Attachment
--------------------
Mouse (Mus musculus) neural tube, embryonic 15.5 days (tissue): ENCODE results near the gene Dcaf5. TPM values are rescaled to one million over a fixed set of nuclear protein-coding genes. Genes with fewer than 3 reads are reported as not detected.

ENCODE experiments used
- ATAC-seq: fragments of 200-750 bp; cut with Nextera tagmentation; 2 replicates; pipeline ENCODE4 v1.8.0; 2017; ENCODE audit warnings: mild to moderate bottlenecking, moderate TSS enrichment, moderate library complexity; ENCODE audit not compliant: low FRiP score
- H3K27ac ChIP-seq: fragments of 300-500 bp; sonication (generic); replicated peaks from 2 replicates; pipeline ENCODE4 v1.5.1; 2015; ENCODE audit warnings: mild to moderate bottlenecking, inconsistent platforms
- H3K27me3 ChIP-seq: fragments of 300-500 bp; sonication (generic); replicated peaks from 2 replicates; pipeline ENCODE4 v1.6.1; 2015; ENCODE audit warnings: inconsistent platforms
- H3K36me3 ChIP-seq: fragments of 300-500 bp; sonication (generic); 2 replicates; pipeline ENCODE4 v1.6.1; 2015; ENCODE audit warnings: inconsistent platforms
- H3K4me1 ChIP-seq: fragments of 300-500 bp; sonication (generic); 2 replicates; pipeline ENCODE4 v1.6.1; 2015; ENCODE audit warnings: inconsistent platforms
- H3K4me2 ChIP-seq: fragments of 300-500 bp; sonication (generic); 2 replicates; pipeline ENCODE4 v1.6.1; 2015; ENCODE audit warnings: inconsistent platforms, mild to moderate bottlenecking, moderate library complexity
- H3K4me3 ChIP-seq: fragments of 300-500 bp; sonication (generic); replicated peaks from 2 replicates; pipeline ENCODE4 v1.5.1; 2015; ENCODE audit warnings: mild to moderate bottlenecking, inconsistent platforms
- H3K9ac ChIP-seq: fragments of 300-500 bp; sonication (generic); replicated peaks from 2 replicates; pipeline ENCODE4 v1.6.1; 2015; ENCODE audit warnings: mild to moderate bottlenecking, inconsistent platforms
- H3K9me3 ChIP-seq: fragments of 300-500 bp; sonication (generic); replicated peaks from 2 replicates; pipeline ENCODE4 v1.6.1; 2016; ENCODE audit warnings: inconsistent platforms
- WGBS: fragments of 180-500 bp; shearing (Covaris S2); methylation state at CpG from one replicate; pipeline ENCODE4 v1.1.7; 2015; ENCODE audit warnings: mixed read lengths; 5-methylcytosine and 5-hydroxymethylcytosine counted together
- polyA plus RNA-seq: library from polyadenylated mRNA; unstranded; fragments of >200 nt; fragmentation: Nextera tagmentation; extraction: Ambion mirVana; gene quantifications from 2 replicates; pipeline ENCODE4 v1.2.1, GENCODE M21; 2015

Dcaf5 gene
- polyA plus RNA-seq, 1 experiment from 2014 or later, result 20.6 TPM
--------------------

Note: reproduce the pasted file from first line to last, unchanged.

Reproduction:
Mouse (Mus musculus) neural tube, embryonic 15.5 days (tissue): ENCODE results near the gene Dcaf5. TPM values are rescaled to one million over a fixed set of nuclear protein-coding genes. Genes with fewer than 3 reads are reported as not detected.

ENCODE experiments used
- ATAC-seq: fragments of 200-750 bp; cut with Nextera tagmentation; 2 replicates; pipeline ENCODE4 v1.8.0; 2017; ENCODE audit warnings: mild to moderate bottlenecking, moderate TSS enrichment, moderate library complexity; ENCODE audit not compliant: low FRiP score
- H3K27ac ChIP-seq: fragments of 300-500 bp; sonication (generic); replicated peaks from 2 replicates; pipeline ENCODE4 v1.5.1; 2015; ENCODE audit warnings: mild to moderate bottlenecking, inconsistent platforms
- H3K27me3 ChIP-seq: fragments of 300-500 bp; sonication (generic); replicated peaks from 2 replicates; pipeline ENCODE4 v1.6.1; 2015; ENCODE audit warnings: inconsistent platforms
- H3K36me3 ChIP-seq: fragments of 300-500 bp; sonication (generic); 2 replicates; pipeline ENCODE4 v1.6.1; 2015; ENCODE audit warnings: inconsistent platforms
- H3K4me1 ChIP-seq: fragments of 300-500 bp; sonication (generic); 2 replicates; pipeline ENCODE4 v1.6.1; 2015; ENCODE audit warnings: inconsistent platforms
- H3K4me2 ChIP-seq: fragments of 300-500 bp; sonication (generic); 2 replicates; pipeline ENCODE4 v1.6.1; 2015; ENCODE audit warnings: inconsistent platforms, mild to moderate bottlenecking, moderate library complexity
- H3K4me3 ChIP-seq: fragments of 300-500 bp; sonication (generic); replicated peaks from 2 replicates; pipeline ENCODE4 v1.5.1; 2015; ENCODE audit warnings: mild to moderate bottlenecking, inconsistent platforms
- H3K9ac ChIP-seq: fragments of 300-500 bp; sonication (generic); replicated peaks from 2 replicates; pipeline ENCODE4 v1.6.1; 2015; ENCODE audit warnings: mild to moderate bottlenecking, inconsistent platforms
- H3K9me3 ChIP-seq: fragments of 300-500 bp; sonication (generic); replicated peaks from 2 replicates; pipeline ENCODE4 v1.6.1; 2016; ENCODE audit warnings: inconsistent platforms
- WGBS: fragments of 180-500 bp; shearing (Covaris S2); methylation state at CpG from one replicate; pipeline ENCODE4 v1.1.7; 2015; ENCODE audit warnings: mixed read lengths; 5-methylcytosine and 5-hydroxymethylcytosine counted together
- polyA plus RNA-seq: library from polyadenylated mRNA; unstranded; fragments of >200 nt; fragmentation: Nextera tagmentation; extraction: Ambion mirVana; gene quantifications from 2 replicates; pipeline ENCODE4 v1.2.1, GENCODE M21; 2015

Dcaf5 gene
- polyA plus RNA-seq, 1 experiment from 2014 or later, result 20.6 TPM